• You take prescription or over-the-counter medicines, vitamins, or herbal supplements.
  • You are pregnant or planning to become pregnant. It is not known if Taltz can harm an unborn baby.
  • You are breastfeeding or planning to breastfeed. It is not known if Taltz passes into breastmilk.

How to take

See the instructions for use that come with Taltz. There you will find information about how to store, prepare, and inject Taltz. Adults may self-inject after receiving training from a healthcare provider.

For people under 18 years of age:

  • Weighing less than 50 kg (i.e., 110 lb): Taltz must be given by a healthcare provider.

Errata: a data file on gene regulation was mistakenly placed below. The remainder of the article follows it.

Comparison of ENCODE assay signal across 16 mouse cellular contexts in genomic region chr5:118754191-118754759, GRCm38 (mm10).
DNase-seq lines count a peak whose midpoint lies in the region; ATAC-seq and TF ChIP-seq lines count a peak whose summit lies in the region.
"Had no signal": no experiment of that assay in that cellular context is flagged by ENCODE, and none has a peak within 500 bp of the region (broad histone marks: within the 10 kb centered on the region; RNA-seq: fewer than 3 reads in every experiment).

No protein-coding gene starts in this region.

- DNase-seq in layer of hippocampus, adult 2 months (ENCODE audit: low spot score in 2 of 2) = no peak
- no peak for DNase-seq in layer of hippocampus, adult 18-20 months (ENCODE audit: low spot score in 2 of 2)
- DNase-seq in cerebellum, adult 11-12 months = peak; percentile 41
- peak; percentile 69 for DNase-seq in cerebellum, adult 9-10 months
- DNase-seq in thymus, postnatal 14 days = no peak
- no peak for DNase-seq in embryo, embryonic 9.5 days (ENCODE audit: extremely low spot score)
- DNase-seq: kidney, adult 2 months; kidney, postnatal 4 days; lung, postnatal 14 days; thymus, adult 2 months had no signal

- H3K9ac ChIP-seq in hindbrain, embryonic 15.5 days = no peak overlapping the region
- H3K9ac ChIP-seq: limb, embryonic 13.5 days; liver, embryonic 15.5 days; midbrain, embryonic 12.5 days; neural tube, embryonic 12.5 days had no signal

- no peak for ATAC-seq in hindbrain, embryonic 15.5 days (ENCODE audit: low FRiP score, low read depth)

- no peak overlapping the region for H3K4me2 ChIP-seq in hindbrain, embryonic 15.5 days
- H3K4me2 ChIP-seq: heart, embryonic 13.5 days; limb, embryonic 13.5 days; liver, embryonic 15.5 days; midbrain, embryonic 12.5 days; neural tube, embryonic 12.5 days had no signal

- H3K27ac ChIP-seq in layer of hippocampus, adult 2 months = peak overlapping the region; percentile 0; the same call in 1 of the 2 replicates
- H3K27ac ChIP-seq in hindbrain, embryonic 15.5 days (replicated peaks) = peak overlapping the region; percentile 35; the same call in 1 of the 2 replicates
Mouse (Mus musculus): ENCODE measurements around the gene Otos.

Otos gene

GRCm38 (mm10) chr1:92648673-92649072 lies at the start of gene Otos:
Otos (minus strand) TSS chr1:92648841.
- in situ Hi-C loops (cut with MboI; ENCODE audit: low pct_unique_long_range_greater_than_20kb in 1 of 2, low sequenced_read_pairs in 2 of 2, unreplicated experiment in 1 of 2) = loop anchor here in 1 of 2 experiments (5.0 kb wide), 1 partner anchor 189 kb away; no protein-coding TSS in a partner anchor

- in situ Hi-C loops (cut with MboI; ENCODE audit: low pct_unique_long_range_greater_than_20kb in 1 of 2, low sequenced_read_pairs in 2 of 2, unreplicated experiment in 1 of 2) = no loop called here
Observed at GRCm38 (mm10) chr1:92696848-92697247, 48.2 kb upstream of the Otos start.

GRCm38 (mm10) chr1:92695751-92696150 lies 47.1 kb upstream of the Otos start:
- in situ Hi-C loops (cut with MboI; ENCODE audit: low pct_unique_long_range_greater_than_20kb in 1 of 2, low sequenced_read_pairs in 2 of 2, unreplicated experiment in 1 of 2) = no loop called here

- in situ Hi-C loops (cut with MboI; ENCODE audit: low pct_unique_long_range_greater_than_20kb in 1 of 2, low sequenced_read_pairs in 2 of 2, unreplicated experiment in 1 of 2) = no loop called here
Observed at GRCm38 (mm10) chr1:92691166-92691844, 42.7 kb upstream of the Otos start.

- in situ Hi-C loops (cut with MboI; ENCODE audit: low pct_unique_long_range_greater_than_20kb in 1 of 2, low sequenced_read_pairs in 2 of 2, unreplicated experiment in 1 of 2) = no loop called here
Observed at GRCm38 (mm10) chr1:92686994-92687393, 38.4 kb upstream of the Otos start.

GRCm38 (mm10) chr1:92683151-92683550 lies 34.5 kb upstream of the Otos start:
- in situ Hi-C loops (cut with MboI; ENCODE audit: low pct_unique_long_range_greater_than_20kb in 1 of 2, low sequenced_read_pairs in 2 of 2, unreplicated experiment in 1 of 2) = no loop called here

• Weighing more than 50 kg (i.e., 110 lb): If your healthcare provider decides that your caregiver may give your injections of Taltz at home, your caregiver should ask and receive training from a healthcare provider on the right way to prepare and inject Taltz.

Learn more

For more information, call 1-800-545-5979 or go to taltz.com.

This summary provides basic information about Taltz and is not comprehensive. Read the information that comes with your prescription each time your prescription is filled. This information does not take the place of talking with your doctor. Be sure to talk to your doctor or other healthcare provider about Taltz and how to take it. Your doctor is the best person to help you decide if Taltz is right for you.

Taltz® is a registered trademark owned or licensed by Eli Lilly and Company, its subsidiaries, or affiliates.


PP-IX-US-4558 12/2020 ©Lilly USA, LLC 2021. All rights reserved.